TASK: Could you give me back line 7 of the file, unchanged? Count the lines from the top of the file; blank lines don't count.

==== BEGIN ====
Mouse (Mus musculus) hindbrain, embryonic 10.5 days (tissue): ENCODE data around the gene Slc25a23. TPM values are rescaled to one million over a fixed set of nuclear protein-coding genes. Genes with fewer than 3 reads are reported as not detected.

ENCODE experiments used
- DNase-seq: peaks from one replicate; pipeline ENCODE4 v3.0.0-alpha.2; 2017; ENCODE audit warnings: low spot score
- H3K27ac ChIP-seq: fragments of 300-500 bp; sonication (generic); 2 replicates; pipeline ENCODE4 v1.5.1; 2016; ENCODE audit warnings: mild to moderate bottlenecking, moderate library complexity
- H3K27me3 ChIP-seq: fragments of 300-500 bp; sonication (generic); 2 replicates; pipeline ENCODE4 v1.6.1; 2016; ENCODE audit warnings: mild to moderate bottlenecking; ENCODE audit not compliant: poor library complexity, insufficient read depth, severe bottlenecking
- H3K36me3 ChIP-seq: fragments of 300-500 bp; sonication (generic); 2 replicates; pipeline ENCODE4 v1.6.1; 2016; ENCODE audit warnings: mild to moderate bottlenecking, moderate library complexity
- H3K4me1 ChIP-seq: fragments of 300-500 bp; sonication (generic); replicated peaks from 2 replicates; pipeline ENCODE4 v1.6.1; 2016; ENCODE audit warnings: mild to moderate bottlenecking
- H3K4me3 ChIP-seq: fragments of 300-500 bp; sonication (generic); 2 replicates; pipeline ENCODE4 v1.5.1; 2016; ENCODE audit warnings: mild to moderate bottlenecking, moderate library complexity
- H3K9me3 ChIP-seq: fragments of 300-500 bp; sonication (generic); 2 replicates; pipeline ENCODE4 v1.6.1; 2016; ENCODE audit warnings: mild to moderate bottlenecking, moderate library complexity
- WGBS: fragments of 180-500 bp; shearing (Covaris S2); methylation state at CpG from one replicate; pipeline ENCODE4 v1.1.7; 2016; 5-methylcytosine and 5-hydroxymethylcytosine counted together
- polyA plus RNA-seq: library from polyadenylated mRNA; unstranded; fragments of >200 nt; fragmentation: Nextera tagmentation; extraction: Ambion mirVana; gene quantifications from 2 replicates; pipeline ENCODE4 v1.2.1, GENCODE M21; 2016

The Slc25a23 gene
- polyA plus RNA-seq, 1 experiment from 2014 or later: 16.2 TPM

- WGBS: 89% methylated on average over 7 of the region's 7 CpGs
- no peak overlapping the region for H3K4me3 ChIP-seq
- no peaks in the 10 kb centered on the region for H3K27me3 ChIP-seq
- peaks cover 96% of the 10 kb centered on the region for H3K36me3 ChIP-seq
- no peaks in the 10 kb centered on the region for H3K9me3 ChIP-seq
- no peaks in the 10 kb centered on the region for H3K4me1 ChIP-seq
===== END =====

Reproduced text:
- H3K4me1 ChIP-seq: fragments of 300-500 bp; sonication (generic); replicated peaks from 2 replicates; pipeline ENCODE4 v1.6.1; 2016; ENCODE audit warnings: mild to moderate bottlenecking